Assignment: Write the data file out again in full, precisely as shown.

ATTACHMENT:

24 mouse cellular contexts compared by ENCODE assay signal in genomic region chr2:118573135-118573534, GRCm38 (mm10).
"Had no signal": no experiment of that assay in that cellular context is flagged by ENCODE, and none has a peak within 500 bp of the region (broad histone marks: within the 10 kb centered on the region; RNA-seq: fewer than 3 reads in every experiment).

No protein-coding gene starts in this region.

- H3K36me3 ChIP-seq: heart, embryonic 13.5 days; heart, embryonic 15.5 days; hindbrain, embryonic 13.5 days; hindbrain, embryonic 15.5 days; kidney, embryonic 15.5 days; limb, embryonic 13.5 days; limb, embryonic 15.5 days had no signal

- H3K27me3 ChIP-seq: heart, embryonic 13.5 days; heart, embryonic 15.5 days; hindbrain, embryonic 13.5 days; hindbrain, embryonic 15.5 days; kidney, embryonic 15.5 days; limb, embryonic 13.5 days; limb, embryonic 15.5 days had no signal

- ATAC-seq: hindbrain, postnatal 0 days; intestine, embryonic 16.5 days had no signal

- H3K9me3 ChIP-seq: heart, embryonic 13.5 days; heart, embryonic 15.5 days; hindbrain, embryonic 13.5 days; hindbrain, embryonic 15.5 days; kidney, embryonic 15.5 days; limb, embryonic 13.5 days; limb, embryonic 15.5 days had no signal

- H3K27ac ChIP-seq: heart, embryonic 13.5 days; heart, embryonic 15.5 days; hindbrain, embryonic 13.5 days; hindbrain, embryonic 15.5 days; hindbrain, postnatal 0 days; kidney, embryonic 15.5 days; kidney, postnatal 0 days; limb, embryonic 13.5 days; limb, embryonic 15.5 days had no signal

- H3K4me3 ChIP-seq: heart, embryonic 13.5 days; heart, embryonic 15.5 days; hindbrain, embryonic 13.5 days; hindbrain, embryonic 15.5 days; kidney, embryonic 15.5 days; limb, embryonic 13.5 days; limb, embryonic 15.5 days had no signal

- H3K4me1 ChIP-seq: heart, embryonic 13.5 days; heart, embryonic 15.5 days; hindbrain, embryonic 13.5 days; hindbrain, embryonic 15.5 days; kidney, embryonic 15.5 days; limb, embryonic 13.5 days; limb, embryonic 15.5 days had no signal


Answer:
24 mouse cellular contexts compared by ENCODE assay signal in genomic region chr2:118573135-118573534, GRCm38 (mm10).
"Had no signal": no experiment of that assay in that cellular context is flagged by ENCODE, and none has a peak within 500 bp of the region (broad histone marks: within the 10 kb centered on the region; RNA-seq: fewer than 3 reads in every experiment).

No protein-coding gene starts in this region.

- H3K36me3 ChIP-seq: heart, embryonic 13.5 days; heart, embryonic 15.5 days; hindbrain, embryonic 13.5 days; hindbrain, embryonic 15.5 days; kidney, embryonic 15.5 days; limb, embryonic 13.5 days; limb, embryonic 15.5 days had no signal

- H3K27me3 ChIP-seq: heart, embryonic 13.5 days; heart, embryonic 15.5 days; hindbrain, embryonic 13.5 days; hindbrain, embryonic 15.5 days; kidney, embryonic 15.5 days; limb, embryonic 13.5 days; limb, embryonic 15.5 days had no signal

- ATAC-seq: hindbrain, postnatal 0 days; intestine, embryonic 16.5 days had no signal

- H3K9me3 ChIP-seq: heart, embryonic 13.5 days; heart, embryonic 15.5 days; hindbrain, embryonic 13.5 days; hindbrain, embryonic 15.5 days; kidney, embryonic 15.5 days; limb, embryonic 13.5 days; limb, embryonic 15.5 days had no signal

- H3K27ac ChIP-seq: heart, embryonic 13.5 days; heart, embryonic 15.5 days; hindbrain, embryonic 13.5 days; hindbrain, embryonic 15.5 days; hindbrain, postnatal 0 days; kidney, embryonic 15.5 days; kidney, postnatal 0 days; limb, embryonic 13.5 days; limb, embryonic 15.5 days had no signal

- H3K4me3 ChIP-seq: heart, embryonic 13.5 days; heart, embryonic 15.5 days; hindbrain, embryonic 13.5 days; hindbrain, embryonic 15.5 days; kidney, embryonic 15.5 days; limb, embryonic 13.5 days; limb, embryonic 15.5 days had no signal

- H3K4me1 ChIP-seq: heart, embryonic 13.5 days; heart, embryonic 15.5 days; hindbrain, embryonic 13.5 days; hindbrain, embryonic 15.5 days; kidney, embryonic 15.5 days; limb, embryonic 13.5 days; limb, embryonic 15.5 days had no signal